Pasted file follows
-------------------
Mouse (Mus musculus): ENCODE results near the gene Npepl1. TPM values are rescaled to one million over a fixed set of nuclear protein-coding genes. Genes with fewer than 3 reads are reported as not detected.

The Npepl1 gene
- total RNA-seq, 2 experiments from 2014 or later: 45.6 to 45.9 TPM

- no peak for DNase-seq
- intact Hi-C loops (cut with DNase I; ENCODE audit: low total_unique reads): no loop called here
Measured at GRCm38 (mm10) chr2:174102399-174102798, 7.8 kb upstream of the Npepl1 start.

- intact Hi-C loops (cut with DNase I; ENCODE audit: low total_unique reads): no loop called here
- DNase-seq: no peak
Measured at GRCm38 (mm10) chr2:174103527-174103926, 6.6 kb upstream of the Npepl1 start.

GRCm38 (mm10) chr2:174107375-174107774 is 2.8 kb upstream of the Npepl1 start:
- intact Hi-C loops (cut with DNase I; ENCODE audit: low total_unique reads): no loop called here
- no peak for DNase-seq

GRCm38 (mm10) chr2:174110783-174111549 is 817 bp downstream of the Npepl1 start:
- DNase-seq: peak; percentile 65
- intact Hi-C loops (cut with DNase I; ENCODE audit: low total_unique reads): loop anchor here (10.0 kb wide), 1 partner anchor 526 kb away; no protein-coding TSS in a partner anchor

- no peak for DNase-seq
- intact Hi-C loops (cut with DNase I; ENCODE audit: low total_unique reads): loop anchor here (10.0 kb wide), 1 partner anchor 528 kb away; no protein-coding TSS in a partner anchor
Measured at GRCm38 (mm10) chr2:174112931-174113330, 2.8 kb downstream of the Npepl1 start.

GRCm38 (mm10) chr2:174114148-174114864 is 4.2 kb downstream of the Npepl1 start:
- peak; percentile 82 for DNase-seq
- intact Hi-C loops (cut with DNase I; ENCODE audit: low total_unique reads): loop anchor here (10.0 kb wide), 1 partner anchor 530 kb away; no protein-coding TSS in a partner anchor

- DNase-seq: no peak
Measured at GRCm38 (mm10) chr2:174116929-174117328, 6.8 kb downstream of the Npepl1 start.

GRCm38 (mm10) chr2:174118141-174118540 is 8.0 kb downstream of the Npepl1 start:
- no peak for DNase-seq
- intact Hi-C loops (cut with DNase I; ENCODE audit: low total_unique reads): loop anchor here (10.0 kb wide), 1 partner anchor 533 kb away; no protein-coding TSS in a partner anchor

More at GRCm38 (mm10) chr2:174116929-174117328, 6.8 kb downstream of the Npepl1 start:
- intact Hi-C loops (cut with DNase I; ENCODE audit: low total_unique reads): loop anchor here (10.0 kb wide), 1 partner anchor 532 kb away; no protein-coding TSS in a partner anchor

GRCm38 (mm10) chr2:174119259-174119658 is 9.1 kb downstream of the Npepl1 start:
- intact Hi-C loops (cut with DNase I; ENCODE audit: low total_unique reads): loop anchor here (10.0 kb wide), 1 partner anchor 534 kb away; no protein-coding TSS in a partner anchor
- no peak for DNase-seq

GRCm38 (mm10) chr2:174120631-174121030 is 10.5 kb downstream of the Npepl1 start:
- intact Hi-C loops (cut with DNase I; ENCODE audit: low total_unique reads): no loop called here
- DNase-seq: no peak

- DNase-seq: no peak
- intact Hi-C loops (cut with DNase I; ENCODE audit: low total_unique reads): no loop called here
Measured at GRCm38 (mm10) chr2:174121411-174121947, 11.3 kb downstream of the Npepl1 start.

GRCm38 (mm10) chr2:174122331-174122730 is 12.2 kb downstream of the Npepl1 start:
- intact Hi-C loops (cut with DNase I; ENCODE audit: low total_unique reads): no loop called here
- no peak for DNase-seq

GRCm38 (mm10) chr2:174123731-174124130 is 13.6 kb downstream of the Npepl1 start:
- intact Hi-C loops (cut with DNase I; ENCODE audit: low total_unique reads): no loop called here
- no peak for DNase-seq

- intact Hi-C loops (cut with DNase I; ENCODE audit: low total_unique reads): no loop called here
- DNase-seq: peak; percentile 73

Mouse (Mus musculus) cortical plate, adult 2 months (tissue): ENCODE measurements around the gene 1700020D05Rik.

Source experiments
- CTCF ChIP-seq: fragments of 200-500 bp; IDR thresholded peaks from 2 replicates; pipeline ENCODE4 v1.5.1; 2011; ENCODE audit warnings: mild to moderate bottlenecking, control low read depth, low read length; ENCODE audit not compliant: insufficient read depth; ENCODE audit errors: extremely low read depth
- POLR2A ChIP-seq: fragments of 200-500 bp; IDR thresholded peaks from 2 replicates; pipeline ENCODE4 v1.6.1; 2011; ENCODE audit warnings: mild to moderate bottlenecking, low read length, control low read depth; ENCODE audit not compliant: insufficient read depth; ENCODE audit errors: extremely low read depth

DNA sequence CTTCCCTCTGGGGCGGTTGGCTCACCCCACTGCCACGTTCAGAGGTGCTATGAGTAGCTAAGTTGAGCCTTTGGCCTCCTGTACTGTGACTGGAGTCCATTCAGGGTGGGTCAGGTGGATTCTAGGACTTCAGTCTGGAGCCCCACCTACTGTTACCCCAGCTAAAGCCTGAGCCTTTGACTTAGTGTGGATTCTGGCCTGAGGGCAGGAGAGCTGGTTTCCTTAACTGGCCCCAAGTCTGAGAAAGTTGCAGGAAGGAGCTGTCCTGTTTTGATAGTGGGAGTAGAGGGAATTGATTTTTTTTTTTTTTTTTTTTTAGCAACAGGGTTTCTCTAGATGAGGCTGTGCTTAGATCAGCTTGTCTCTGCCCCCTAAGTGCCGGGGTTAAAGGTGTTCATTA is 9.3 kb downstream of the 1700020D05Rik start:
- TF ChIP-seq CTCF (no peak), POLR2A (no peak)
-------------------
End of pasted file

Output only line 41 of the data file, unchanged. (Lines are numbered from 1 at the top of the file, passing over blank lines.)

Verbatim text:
GRCm38 (mm10) chr2:174123731-174124130 is 13.6 kb downstream of the Npepl1 start: